Wellington-based IT startup Eight Wire has been named the 2015 winner of the IBM SmartCamp in Auckland, winning US$120,000 in expert advice and technology.
The data integration specialist was one of five IT startups from around New Zealand invited by IBM to participate in the competition.
Eight Wire automates the thousands of hours of work required to move data between databases, files and the cloud. IBM SmartCamp Auckland’s judges recognised Eight Wire as having a solution to meet the data integration challenges experienced by nearly all businesses.
This is the first SmartCamp event to be held in New Zealand as part of IBM’s Global Entrepreneur Program, a series of worldwide events in which expert advisors – including venture capitalists, serial entrepreneurs, and technical specialists – mentor participating teams, who subsequently pitch their ideas to the a judging panel.
Previously, New Zealand companies participating in SmartCamp travelled to Sydney, winning in 2012 (CropLogic) and 2014 (9 Spokes).
As its prize, Eight Wire will receive three months’ mentoring and access to technology solutions from IBM, equivalent to US$120,000.
The startup will also have an opportunity to be selected to progress to the regional finals, the winner of which will be invited to IBM’s SmartCamp Global Finals in San Francisco in early 2016.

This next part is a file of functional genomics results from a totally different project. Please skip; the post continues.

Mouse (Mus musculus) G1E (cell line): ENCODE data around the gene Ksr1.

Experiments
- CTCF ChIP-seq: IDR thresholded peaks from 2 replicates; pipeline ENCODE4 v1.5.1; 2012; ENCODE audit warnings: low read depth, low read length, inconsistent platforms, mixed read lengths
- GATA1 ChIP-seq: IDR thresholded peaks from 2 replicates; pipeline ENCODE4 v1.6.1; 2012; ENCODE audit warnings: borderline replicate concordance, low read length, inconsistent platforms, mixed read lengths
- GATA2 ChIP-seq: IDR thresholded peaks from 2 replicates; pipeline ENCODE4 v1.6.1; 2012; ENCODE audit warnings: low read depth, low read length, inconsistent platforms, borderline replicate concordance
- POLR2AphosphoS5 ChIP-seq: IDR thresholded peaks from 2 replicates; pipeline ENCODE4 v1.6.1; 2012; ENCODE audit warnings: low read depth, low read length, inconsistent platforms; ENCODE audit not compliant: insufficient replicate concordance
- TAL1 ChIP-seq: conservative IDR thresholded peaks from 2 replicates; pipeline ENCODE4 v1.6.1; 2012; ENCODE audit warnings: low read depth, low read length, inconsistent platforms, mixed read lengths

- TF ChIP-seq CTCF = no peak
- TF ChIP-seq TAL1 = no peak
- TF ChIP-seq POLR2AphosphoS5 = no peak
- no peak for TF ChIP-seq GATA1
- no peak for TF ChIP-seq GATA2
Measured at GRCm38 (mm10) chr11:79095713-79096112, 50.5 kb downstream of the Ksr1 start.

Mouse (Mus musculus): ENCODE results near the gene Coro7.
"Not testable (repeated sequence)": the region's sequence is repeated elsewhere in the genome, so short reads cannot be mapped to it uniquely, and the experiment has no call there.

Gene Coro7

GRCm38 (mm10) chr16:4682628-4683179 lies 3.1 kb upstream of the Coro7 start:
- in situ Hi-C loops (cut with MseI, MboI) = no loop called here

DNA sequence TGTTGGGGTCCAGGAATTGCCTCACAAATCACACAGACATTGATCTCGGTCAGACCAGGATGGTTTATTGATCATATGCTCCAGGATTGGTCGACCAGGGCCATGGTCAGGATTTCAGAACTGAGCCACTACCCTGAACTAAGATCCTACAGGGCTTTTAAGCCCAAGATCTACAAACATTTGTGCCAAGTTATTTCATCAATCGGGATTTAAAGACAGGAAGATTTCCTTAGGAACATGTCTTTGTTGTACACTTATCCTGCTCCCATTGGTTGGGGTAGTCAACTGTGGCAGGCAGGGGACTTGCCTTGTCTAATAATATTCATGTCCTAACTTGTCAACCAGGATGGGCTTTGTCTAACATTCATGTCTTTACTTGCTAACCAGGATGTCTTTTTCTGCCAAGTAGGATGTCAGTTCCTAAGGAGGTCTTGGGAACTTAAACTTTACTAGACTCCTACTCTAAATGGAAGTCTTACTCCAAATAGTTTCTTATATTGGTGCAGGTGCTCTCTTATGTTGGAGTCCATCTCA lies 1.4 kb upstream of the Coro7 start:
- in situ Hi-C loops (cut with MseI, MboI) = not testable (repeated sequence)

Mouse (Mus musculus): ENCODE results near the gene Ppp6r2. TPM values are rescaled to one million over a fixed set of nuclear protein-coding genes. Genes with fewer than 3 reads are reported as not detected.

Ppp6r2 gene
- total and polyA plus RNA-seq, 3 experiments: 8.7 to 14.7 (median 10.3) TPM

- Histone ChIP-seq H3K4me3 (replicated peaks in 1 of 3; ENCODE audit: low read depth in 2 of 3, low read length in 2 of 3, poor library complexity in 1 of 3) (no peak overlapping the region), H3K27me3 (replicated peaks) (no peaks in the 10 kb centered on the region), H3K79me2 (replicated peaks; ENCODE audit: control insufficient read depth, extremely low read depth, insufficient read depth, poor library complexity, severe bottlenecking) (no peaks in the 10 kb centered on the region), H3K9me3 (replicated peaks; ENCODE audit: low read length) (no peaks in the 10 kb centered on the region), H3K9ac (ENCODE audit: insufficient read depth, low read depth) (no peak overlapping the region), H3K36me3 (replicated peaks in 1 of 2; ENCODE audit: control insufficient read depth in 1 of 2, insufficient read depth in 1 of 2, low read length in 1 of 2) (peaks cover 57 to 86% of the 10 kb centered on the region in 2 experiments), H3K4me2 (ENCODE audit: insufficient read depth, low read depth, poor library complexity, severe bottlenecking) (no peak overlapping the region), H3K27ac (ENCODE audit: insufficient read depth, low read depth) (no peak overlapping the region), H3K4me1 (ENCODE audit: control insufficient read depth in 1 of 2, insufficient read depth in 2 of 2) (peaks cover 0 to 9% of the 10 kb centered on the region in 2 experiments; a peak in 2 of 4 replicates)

“As a startup selling to enterprise customers, having IBM’s brand behind us adds extra credibility,” says Jason Gleason, CEO, Eight Wire. “The connections and knowledge we gained today at IBM SmartCamp will help us to refine our strategy and increase our profile as we tackle international markets.”
IBM SmartCamps are designed to open up opportunities for startups to scale quickly, particularly by taking advantage of cloud-based technologies.
“As New Zealand’s entrepreneurs grow their businesses, IBM is committed to joining them on that journey, helping the best ideas and teams reach their full potential,” says Phil Sheehan, Cloud Partner Executive, IBM New Zealand. “The industry mentors and judges now look forward to following the progress of all five participants.”